Member comments

  1. France is right and brave to impose a 3% digital revenue tax. US ‘tech companies’ have abused the EU tax system for a long time. As far as wine is concerned the price of a nice California wine is higher than a French quality ditto. The tax on wine in either direction is mostly irrelevant. The big worry now is Trump’s and BoJo’s plans to destroy the EU. Let’s hope Macron can convince the Germans that they must start to lead.

  2. If Trump did drink wine it would be Boone’s Farm Strawberry Hill or Thunderbird. I am not saying he lacks taste, he has lots, all bad.

  3. They are both a disaster for each country. Those of us who have chosen to make our lives European will feel the brunt even more. Whoever your God is, may he help us all because nothing else seems to be be working!

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Fact-checking Trump’s tweets: Does France really put steep tariffs on US wine?

President Donald Trump accused France on Tuesday of unfairly hindering US wine exports by imposing higher tariffs on the American product than those the United States places on imports of French wine.

Fact-checking Trump's tweets: Does France really put steep tariffs on US wine?
Vineyards in the Malibu region of California. Photo: AFP
The president is partly right: officially, France and its territories are part of the EU Customs Union and Paris does not set customs policy for the 28-member block.
But EU import duties on wine are higher than those imposed by Washington, which could be one reason that Europe, a historic center of wine production, buys less of the American product.
What are we verifying?
After participating in the weekend's centennial World War I commemorations in France, where bitter divisions among the transatlantic partners were on full display, Trump fired off a tweet accusing Paris of taking advantage of the United States in the wine trade.
“On Trade, France makes excellent wine, but so does the US,” Trump said on Twitter.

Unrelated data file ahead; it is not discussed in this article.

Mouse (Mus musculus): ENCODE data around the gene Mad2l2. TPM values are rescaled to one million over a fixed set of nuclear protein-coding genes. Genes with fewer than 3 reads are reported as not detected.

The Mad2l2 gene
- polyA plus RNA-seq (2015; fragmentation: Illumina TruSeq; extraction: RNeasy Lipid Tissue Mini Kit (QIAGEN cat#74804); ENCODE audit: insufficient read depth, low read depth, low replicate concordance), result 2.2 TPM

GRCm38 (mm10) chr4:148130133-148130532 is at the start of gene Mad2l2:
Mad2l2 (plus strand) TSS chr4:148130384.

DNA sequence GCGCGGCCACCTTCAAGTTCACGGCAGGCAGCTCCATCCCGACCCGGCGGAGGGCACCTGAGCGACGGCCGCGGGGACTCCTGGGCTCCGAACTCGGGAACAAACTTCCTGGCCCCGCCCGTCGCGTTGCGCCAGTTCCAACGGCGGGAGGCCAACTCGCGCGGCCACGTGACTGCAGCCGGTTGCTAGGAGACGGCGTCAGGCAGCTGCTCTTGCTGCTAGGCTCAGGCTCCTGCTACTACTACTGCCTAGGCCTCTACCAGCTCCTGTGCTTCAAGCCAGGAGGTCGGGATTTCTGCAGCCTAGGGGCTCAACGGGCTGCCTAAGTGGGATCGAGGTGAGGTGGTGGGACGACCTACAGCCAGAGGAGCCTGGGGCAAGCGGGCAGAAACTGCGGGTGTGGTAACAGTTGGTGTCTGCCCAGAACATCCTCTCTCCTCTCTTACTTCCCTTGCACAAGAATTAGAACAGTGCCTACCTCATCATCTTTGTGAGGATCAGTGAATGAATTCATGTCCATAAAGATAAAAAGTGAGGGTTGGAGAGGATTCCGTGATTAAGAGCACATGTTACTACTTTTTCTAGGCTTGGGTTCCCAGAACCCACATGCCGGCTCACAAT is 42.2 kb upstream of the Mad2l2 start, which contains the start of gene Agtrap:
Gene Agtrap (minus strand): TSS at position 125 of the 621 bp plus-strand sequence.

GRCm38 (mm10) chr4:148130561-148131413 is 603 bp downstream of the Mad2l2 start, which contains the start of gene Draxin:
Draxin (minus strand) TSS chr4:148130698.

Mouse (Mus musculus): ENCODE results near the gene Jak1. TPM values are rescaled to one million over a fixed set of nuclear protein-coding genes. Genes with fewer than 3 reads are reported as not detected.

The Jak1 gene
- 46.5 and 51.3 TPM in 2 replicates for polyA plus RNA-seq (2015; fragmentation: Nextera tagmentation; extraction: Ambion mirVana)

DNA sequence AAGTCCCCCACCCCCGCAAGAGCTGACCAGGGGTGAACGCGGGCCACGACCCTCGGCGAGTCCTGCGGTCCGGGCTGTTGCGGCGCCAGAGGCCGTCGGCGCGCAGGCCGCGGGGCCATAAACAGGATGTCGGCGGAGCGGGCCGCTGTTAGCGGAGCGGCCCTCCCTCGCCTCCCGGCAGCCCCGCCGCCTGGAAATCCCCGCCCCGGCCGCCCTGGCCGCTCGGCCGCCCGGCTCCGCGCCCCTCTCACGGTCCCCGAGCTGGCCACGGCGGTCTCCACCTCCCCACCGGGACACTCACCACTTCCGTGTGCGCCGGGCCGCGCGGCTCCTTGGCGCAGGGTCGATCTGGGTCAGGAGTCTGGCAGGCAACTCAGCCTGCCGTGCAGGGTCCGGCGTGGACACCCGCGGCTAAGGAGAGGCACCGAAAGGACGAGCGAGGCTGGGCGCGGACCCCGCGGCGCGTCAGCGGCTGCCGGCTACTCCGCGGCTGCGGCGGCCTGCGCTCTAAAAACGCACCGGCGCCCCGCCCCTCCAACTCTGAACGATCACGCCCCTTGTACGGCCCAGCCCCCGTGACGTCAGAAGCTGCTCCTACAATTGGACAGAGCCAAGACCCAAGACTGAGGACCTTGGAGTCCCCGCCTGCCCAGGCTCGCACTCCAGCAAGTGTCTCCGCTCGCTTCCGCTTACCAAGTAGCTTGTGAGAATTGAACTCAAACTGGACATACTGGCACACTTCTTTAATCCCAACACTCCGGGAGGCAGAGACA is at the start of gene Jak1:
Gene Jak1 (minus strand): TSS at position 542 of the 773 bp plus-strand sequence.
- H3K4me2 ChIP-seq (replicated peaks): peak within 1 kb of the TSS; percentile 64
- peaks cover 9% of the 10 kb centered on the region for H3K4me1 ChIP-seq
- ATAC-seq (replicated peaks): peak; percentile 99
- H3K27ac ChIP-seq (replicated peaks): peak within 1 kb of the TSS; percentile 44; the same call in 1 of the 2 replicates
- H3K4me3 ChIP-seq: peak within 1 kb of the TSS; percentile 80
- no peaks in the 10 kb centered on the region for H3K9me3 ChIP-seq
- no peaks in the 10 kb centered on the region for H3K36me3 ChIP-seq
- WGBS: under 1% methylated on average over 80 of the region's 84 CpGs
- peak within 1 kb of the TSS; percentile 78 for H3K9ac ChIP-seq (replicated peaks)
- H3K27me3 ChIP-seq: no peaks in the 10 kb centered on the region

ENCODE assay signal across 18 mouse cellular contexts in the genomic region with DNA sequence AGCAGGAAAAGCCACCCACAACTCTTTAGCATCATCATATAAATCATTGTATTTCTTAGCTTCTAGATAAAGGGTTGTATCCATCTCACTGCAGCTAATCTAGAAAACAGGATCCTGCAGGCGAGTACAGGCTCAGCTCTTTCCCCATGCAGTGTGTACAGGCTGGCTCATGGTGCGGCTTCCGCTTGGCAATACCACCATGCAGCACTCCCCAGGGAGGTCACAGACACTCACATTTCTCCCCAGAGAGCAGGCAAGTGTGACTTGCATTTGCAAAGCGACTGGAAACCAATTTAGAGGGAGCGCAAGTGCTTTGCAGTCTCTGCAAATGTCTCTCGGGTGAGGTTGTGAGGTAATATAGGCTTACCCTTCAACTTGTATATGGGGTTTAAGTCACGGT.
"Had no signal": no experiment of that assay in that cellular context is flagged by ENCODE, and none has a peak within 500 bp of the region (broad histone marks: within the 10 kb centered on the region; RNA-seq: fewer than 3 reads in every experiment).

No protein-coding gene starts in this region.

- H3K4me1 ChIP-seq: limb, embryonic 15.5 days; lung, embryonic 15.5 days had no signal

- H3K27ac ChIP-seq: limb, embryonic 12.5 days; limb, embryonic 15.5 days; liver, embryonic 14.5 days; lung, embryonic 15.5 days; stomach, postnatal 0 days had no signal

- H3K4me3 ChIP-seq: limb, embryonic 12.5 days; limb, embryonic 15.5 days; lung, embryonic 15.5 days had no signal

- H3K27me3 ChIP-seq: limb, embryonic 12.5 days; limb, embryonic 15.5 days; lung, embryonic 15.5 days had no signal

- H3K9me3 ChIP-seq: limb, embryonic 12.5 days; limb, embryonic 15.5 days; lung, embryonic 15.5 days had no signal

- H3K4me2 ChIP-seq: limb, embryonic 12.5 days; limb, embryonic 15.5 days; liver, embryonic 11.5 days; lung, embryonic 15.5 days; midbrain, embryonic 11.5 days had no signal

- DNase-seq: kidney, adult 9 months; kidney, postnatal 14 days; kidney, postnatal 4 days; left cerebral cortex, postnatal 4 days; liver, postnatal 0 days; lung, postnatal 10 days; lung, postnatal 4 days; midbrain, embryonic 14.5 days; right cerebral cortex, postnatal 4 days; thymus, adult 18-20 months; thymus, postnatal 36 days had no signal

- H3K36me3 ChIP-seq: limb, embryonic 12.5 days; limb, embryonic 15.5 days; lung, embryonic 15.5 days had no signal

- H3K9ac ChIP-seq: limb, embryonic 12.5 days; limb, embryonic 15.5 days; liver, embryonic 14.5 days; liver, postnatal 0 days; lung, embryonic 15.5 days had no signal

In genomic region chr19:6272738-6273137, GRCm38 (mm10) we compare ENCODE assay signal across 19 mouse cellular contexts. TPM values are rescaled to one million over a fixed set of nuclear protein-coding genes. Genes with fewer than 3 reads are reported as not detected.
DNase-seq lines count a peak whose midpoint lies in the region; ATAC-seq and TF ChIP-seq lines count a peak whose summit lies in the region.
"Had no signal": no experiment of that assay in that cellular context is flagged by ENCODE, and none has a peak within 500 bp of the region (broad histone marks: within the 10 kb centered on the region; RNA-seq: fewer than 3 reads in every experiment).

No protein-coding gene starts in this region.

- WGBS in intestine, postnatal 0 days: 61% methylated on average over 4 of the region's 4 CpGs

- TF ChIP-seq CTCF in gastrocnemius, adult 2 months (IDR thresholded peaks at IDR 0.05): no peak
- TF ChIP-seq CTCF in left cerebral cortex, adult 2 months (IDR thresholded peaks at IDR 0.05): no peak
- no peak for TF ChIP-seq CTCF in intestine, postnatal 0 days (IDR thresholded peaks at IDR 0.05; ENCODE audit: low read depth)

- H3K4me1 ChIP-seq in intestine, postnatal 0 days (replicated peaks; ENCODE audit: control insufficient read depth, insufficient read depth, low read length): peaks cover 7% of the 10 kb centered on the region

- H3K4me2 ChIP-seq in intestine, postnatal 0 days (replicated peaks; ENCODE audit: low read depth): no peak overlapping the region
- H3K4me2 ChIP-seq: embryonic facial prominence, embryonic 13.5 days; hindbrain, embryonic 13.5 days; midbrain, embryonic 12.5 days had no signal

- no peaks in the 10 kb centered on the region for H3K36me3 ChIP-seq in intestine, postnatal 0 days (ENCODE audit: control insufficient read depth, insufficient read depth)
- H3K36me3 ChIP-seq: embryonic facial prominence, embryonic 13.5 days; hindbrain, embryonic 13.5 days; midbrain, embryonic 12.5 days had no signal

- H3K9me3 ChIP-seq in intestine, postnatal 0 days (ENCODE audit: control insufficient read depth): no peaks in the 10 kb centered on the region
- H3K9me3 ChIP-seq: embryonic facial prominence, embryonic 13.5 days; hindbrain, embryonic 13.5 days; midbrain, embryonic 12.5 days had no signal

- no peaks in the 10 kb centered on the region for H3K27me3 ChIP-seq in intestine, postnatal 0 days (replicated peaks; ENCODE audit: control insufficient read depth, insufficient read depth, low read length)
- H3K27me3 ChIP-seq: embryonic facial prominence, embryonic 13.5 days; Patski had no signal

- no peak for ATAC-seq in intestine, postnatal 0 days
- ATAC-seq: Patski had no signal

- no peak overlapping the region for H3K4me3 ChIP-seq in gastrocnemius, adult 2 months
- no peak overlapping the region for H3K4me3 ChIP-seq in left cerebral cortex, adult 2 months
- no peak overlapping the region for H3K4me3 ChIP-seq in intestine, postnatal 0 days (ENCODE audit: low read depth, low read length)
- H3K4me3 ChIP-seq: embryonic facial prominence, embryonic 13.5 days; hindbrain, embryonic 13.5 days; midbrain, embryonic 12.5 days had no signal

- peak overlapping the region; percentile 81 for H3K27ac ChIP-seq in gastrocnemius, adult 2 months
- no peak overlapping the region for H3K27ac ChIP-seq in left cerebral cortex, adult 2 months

Photo: AFP
“The problem is that France makes it very hard for the US to sell its wines into France and charges big Tariffs, whereas the US makes it easy for French wines and charges very small Tariffs. Not fair, must change!”
The presidential tweet was entirely consistent with Trump's long-held view of international commerce: in his eyes, a trade deficit — i.e. when one country imports more than it exports — means that country is getting “killed,” “ripped off” or “crushed.”
Economists dispute the idea that trade deficits are entirely negative, as they allow industries and consumers access to lower-cost goods, especially when domestic production is not enough to meet demand.
What do we know?
As a member of the European Union, France does not set the economic bloc's uniform system for handling imports and exports. All 28 national customs services act in unison, applying common tariffs to all goods entering their borders that then move unhindered throughout the EU.
US border taxes on imported wine are nevertheless lower than those imposed by the EU.
Depending on the nature of the wine and its alcohol content, at the US border imported wine is dutiable at a rate of 5.3 cents to 12.7 cents per 750 ml bottle, according to the US International Trade Commission.
Bubbly is taxed a higher rate of about 14.9 cents a bottle.
On the other hand, according to the Wine Institute, a trade body promoting American exports, US wine entering Europe faces duties ranging from 11 to 29 cents per bottle depending on alcohol content.
Furthermore, Americans drink far more European wine than the other way around. The Wine Institute says that in 2017, the United States imported $4.5 billion in European wine but sold only $553 million intended for European drinkers.
For sparkling wines, the trade gap even more severe: $1.2 billion in champagne, prosecco, cava and other fizzy tipples went to America but only $3.5 million in American spumante was offloaded in the EU.
“Wine Institute believes the upcoming trade negotiations between the US and EU will create market opportunities by reducing tariffs and addressing other market access issues,” Robert Koch, the institute's president and CEO, said in a statement.